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November 20, 2017

"Getting There" - Updates on past columns

This week, a few updates on some recent “Getting There” columns:

HYPERLOOP:         In July I wrote about tech entrepreneur Elon Musk’s idea to build a 700+ mph tube system to whisk passengers from Washington DC to NYC in 29 minutes.  Using a combination of a near-vacuum and linear induction motors, I noted that Musk has yet to build a working full-scale prototype, and called him “the PT Barnum of technology” offering “more hype than hope”.

At the time, Musk had just gone public after a meeting at the White House saying he’d been given “approval” to start boring giant tunnels for his project.  I scoffed at the notion, but have been proven wrong.

Sure enough, a faithful reader of this column told me that several weeks ago Maryland’s Governor has given Musk permission to start digging 10 miles of tunnels under the Baltimore – Washington Parkway to eventually link the two cities.  Boring will cost up to $1 billion a mile.  So, though I remain skeptical of Hyperloop’s future, I stand corrected.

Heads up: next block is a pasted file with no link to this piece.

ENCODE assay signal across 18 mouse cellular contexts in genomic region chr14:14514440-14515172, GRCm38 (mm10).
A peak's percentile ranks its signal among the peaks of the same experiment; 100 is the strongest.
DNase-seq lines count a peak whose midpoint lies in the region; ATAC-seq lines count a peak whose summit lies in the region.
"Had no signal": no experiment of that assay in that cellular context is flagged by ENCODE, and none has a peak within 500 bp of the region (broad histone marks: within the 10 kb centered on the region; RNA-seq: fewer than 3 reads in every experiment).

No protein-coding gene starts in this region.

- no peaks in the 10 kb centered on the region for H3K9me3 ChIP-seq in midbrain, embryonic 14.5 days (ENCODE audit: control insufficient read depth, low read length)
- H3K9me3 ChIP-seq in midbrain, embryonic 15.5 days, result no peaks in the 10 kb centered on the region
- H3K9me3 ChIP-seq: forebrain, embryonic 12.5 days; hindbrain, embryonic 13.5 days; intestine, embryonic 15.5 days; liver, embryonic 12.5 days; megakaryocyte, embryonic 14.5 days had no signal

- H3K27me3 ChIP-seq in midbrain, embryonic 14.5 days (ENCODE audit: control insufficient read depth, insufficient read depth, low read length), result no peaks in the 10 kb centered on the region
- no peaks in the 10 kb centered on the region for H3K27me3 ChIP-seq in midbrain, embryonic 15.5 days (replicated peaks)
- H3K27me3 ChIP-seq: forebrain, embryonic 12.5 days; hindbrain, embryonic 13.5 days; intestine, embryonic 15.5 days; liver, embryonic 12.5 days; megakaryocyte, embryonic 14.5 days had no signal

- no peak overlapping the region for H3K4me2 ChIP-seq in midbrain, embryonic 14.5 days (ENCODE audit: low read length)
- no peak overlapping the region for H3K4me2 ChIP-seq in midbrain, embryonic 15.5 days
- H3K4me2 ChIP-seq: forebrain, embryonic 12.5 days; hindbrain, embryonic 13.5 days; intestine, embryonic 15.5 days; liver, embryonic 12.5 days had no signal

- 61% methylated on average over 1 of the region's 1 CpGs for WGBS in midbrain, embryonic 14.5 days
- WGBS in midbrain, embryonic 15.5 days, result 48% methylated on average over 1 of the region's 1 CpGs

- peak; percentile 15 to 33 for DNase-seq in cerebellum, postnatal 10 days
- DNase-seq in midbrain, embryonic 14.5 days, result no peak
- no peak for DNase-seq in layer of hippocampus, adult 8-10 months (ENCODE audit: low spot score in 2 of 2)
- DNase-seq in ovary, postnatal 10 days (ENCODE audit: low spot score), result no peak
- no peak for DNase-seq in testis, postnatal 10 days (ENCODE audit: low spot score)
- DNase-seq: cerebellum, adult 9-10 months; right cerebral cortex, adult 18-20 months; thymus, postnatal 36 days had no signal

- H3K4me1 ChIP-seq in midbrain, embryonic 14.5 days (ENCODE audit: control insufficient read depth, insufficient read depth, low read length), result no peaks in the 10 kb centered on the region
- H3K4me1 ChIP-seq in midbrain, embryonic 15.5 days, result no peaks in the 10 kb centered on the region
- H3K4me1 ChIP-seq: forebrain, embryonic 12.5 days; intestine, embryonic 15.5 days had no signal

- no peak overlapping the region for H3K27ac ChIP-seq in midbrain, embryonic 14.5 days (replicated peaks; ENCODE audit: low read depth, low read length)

MYTH OF THE THIRD RAIL:                 In October I wrote about our state’s complex electric system to power Metro-North… how in Connecticut those trains rely on overhead catenary to get power, but in Westchester County and into Grand Central, the trains convert to third rail for their power.

Given the perennial problems with the overhead wires, both old and new, I explained why converting to a third rail system in Connecticut didn’t make sense:  the trains would accelerate slower, we would still need catenary for Amtrak, etc.

What I did not know was that third rail power had been outlawed by the Connecticut State Supreme Court back in 1906 after a center-track third rail power system installed near Hartford by the New Haven RR resulted in several electrocutions.

Clearly, the current third-rail power system in use today is much safer than the one experimented with a century ago, but in this “land of steady habits” overturning that ban might be a challenge.

HIGH SPEED RAIL:          This summer the FRA and Amtrak released plans for a new high-speed rail (HSR) corridor through our state.  The very fuzzy drawings we had at the time showed new tracks running somewhere near I-95, not the current Metro-North tracks.